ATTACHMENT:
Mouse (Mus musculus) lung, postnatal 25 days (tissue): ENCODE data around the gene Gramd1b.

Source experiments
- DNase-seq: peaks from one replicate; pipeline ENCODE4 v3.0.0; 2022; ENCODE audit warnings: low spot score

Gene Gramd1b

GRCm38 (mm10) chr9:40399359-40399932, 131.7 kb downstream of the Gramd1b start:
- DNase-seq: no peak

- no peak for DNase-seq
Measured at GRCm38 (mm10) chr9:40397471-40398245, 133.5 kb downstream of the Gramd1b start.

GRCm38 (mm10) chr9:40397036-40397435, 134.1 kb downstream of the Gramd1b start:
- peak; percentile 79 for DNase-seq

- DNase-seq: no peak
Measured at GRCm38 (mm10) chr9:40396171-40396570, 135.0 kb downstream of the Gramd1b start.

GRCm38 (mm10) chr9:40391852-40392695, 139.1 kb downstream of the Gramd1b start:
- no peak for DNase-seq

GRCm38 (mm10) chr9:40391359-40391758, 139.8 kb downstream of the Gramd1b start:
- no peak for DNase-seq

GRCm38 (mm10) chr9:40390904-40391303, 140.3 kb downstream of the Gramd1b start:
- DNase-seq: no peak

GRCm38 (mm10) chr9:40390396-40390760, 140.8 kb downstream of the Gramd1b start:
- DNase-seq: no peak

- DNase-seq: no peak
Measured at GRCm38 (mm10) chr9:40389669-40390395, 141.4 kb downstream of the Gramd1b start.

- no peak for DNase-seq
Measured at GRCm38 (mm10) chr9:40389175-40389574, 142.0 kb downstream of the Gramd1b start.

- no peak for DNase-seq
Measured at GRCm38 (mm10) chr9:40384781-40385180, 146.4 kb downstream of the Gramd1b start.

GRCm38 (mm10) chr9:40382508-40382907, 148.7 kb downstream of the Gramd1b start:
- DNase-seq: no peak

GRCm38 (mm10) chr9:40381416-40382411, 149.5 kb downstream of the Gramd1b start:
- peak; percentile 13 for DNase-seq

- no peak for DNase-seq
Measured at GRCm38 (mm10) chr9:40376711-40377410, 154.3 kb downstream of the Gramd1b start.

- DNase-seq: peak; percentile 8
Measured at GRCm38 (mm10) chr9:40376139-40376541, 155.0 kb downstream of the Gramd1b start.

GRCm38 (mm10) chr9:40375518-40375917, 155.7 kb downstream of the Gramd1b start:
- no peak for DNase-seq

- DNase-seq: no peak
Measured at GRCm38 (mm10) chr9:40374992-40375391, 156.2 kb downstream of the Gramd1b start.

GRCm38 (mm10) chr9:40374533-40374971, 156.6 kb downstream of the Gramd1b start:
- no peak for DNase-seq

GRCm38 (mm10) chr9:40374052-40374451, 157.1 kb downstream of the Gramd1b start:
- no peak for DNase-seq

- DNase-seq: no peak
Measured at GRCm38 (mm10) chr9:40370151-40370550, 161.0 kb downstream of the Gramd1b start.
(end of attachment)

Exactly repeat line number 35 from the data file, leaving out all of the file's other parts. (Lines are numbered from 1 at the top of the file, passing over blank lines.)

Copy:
GRCm38 (mm10) chr9:40375518-40375917, 155.7 kb downstream of the Gramd1b start: